Birdsong, Brassica said, It’s so lovely to hear the wildlife out and about,
making their nests. I could have sworn that I heard a cuckoo when I was
out walking Andy with Castor and Pollux at the weekend.
(The dog has the more sensible name. Mythology only affected her
twins. Badly, some might say, as their nicknames at school are Bastard
People were always competitive to report the first time a cuckoo was heard in
a given year, I remarked. I saw a posting on YouTube which demonstrated a
very early instance on the first of March this year.
Isn’t there a piece of music about skylarks which was voted the most
popular choice for the nation’s Desert Island Discs? mused Brassie,
nibbling a watercress scone.
Yes, The Lark Ascending by Vaughan Williams, I informed her. But I
once sang a lot of Delius under the baton of Richard Hickox and it stirred
my interest in the latter composer. Of course, he was not the only
musician interested in birdsong. Messiaen was the one who most obviously
springs to mind, with his precise references to garden warblers, orchard
orioles and laughing thrushes.
Wasn’t he the one who was able to have his work performed in Stalag
VIII-A camp, near Dresden? Brassie asked.
Yes, under the auspices of a sympathetic guard. But we were talking of
Delius, I reminded her. I was so surprised to learn that he had been born
A lot of people are, Brassie munched on.
She is incredibly fatuous at times!
Anyway, when I heard a cuckoo the other day, it reminded me that I
written a poem about one, said Brassie laughing and showing that she
is fairly perceptive after all. E-mail it to me later tonight if you want.
I haven’t read one of your poetic compositions for a while.
Okay, I promised. I had the idea when I was walking by The River Test
one day a few years ago. Just to let you know: his wife was called Jelka.
My Lit Theory teacher, the great Philip Hobsbaum, would have challenged
that the poem should be clear in its meaning without notes, Brassie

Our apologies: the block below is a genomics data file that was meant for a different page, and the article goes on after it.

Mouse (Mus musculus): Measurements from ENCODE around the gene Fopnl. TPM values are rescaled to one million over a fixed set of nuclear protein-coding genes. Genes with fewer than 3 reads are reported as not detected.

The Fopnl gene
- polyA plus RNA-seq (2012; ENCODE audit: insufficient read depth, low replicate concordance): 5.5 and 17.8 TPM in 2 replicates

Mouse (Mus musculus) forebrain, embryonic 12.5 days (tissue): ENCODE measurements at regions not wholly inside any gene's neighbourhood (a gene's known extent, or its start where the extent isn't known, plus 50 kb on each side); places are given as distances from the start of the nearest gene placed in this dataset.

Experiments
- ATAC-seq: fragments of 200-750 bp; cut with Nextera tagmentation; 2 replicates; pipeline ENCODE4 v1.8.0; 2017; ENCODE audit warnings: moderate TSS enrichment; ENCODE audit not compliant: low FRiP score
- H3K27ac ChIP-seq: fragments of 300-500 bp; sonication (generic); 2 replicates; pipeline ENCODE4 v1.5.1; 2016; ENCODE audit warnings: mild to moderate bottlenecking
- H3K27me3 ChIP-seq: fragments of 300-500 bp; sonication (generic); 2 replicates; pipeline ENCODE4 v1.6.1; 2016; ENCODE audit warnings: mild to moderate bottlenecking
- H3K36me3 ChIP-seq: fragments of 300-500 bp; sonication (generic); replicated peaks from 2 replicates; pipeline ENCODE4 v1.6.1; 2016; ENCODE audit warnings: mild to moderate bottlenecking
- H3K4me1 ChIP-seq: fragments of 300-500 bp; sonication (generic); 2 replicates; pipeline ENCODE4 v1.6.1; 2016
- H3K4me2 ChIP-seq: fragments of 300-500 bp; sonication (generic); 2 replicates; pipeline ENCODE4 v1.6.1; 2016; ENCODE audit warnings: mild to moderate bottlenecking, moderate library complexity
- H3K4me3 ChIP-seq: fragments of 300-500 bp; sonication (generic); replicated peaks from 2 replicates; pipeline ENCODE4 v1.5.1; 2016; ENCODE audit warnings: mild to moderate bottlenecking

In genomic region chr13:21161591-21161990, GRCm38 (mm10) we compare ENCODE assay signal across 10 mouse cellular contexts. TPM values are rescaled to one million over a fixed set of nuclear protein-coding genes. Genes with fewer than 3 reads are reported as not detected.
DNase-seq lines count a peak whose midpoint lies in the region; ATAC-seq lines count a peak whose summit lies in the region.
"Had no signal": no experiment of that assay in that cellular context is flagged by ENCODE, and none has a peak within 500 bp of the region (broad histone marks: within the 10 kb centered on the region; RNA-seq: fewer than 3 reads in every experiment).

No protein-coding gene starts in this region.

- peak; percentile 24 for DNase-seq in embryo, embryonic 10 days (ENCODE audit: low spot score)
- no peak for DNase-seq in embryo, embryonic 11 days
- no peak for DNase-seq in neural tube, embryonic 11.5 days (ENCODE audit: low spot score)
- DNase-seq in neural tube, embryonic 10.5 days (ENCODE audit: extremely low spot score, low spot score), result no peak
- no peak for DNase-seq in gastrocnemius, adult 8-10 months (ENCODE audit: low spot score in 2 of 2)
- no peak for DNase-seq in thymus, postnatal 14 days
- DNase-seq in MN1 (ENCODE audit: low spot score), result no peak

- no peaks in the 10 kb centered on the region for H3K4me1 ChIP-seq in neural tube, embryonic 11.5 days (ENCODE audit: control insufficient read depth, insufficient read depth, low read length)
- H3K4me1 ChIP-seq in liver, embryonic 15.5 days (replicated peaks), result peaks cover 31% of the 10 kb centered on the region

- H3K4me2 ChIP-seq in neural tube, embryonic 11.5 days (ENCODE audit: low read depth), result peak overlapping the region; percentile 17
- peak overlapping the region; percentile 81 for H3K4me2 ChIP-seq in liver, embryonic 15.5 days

Well, that writes off T S Eliot then, I countered. So, I will just have to be of
the devil’s party!
On Hearing My First Cuckoo in Spring
Two notes transported me to Picardy,
for this birdcall, with its insistency
was a clarinet conceptualised
by a syphilitic man, who, near-blind,
was propped in his wheelchair in Grez-sur-Loing.
His Gaugin Nevermore had then been sold;
Grieg’s Scandinavian scenery mere
pointilliste impressions. Now sound was all-
the lapping of the river at the end
of his garden; his giggle at the church
when he broke out at his confirmation;
the rhythms of his poet friend, Verlaine;
those Negro spirituals he’d overheard
through the cigarillo smoke in Solano,
when the grove could have been a kind of grave;
Grainger’s laugh; Heseltine’s accusation;
Fenby’s chords; a populous city’s noise;
the barking of the dachshund he once gave
to a favourite sister those years ago;
the rustle of his father’s Yorkshire Post:
(I see that Fritz has given a concert);
the sound of spiteful stones smashing shutters
and soldiers’ boots searching out their wine hoard.
In the New Year they made his cuckoo sing,
but by Autumn it sang over his plot,
laurel-lined in Lingfield. Jelka heard it,
tumour-riddled, from the nursing home.
That day they sent her a boxed-set greeting
on a gramophone recording, but found
she’d already heard it; flown to meet him.
Now as I walk along this river bank,
the trite threnody does not interrupt
the inexorable ongoing flow
of Life itself. This is what makes us rapt:
what Delius sensed, and helped us to know-
that two notes must not usurp the whole scale.